a damaging or derogatory remark or criticism; slander:
casting aspersions on a campaign rival.
the act of slandering; vilification; defamation; calumniation; derogation:
Such vehement aspersions cannot be ignored.
the act of sprinkling, as in baptism.
Archaic. a shower or spray.
I suspect that Obama, too—for all his personal angst over the Muslim aspersion—will be with squarely with me on this one.
Ignorant America Tunku Varadarajan August 29, 2010
And Tobin, by somehow completely ignoring the definition of the word “aspersion,” said this wasn’t one.
Commentary Mag Defends Bigoted Smears Against Palestinian NFL Player Ali Gharib July 16, 2013
Peggotty seemed to take this aspersion very much to heart, I thought.
The Personal History of David Copperfield
She evidently regarded the statement as an aspersion upon myself.
Novel Notes Jerome K. Jerome
Julia would not have understood the full meaning of this aspersion of her purity, had she not caught Humphreys’s eye.
The End Of The World Edward Eggleston
But think not that I ever had any idea of casting an aspersion on you.
Kosciuszko Monica Mary Gardner
It always seems to me, by the way, that the term is an aspersion against the institution of marriage.
The Lure of Old London Sophie Cole
But of this aspersion he was fully cleared, by the confession of the real father.
Biographia Scoticana (Scots Worthies) John Howie
Loud murmurs of dissent from twenty boys greeted this aspersion.
Tell England Ernest Raymond
“You call ’em hole-proof socks,” said Skippy, ignoring the aspersion.
Skippy Bedelle Owen Johnson
a disparaging or malicious remark; slanderous accusation (esp in the phrase cast aspersions (on))
the act of defaming
(rare) the act of sprinkling, esp of water in baptism
mid-15c., from Latin aspersionem (nominative aspersio) “a sprinkling,” noun of action from past participle stem of aspergere “to sprinkle on,” from ad- “to” (see ad-) + spargere “sprinkle, strew” (see sparse). Originally in theology, the shedding of Christ’s blood. Modern sense of “bespattering with slander” first attested 1590s. To cast aspersions was in Fielding (1749).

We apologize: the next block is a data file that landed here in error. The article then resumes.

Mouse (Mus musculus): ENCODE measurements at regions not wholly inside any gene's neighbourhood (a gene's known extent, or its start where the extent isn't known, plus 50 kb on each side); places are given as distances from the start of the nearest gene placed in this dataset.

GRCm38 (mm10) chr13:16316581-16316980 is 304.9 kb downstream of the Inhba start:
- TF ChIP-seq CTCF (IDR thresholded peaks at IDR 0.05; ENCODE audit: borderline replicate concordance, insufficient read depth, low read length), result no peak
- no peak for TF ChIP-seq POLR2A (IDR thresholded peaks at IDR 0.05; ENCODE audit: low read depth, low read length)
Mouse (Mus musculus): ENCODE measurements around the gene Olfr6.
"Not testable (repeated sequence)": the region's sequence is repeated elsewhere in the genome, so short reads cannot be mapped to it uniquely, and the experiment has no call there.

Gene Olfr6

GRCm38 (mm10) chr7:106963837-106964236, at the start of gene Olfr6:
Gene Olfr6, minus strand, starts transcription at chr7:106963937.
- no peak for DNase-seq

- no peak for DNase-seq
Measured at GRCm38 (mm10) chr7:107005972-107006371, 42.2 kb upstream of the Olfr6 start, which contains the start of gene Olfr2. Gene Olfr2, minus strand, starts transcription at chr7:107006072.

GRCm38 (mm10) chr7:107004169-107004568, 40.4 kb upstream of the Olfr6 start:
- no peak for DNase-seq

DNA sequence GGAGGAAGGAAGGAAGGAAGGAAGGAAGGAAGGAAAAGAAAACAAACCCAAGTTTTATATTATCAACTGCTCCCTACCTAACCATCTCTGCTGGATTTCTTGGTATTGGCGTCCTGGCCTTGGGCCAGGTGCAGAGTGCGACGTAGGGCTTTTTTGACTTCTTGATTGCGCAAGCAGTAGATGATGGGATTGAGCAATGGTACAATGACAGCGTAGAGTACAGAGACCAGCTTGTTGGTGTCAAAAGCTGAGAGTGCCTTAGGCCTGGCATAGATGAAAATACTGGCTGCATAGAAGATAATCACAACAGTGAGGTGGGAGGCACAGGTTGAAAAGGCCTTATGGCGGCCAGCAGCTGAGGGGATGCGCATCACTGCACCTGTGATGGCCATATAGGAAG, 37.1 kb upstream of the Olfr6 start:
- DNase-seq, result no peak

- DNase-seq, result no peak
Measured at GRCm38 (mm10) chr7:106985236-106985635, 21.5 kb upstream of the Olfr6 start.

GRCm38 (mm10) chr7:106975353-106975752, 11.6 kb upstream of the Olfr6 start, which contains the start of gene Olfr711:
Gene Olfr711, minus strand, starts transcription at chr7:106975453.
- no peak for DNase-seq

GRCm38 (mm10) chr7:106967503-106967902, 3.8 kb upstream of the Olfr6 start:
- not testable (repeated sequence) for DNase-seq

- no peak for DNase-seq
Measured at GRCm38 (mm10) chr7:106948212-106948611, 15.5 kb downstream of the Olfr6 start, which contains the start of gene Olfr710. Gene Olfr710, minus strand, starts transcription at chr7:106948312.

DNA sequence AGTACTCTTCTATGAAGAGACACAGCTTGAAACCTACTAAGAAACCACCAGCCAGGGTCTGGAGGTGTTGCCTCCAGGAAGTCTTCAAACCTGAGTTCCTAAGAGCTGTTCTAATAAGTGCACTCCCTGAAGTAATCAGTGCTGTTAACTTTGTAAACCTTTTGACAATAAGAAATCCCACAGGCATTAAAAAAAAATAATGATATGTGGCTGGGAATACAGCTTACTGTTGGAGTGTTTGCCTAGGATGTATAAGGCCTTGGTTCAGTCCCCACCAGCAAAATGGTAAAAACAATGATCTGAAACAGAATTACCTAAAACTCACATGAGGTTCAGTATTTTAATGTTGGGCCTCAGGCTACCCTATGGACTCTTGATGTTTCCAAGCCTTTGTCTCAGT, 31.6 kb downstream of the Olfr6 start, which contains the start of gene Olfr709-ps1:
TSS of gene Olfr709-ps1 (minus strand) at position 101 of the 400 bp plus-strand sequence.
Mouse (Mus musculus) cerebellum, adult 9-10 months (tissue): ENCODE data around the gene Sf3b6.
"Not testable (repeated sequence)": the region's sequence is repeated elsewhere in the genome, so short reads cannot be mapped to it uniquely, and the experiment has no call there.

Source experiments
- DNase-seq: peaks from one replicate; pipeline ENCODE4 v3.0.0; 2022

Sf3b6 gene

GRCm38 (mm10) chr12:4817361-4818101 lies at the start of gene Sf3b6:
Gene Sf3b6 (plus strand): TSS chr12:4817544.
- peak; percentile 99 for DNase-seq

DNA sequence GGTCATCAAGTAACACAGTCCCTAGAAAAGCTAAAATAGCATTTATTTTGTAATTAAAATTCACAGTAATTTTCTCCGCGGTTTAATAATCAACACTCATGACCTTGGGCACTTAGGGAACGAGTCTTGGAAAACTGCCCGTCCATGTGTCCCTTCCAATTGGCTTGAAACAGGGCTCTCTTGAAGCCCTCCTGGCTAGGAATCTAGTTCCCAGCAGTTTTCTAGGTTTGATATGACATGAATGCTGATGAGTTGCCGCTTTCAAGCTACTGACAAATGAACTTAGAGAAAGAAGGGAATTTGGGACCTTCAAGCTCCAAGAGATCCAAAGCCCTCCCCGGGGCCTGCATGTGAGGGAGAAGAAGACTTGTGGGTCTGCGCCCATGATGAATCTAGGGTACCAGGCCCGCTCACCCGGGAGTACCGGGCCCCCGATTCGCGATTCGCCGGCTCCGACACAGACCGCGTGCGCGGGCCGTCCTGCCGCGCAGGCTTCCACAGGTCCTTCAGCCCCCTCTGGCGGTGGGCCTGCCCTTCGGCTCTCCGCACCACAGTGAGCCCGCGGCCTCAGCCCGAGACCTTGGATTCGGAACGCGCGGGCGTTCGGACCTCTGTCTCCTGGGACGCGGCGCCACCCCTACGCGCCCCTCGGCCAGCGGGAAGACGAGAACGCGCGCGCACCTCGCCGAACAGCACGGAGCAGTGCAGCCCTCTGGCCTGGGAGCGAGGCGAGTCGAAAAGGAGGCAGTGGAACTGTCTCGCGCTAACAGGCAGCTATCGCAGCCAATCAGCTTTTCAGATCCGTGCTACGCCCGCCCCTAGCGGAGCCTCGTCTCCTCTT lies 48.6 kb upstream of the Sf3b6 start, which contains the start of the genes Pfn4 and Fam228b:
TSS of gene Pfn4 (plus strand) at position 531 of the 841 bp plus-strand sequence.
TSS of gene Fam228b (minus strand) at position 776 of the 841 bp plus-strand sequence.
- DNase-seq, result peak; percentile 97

to attack with false, malicious, and damaging charges or insinuations; slander. to sprinkle; bespatter. Historical Examples Of course the aspersive attitude toward York was that of Mrs. Snograss reflected in Rochambeau. The ghosts of their ancestors Weymer Jay Mills verb (transitive) to spread false rumours about; defame (rare) to sprinkle, as with water in baptism […]
a vessel for holding holy water. . Historical Examples The brush used for sprinkling is an aspergill (aspergillum), or aspersoir, and the vessel for this water an aspersorium. Encyclopaedia Britannica, 11th Edition, Volume 2, Slice 7 Various And those figures that moved about it, with censor and aspersorium, were as angels for tenderness and dignity […]
aspet American Society for Pharmacology and Experimental Therapeutics Historical Examples He named it aspet, after his father’s birthplace, and there he erected two studios and finished his Sherman statue. Artist and Public Kenyon Cox
asph Association of Schools of Public Health
any of the constituents of a bitumen, as , that are insoluble in pentane, hexane, or naphthalene. Historical Examples According to others, asphaltum consists almost entirely of asphaltene. Cooley’s Cyclopdia of Practical Receipts and Collateral Information in the Arts, Manufactures, Professions, and Trades…, Sixth Edition, Volume I Arnold Cooley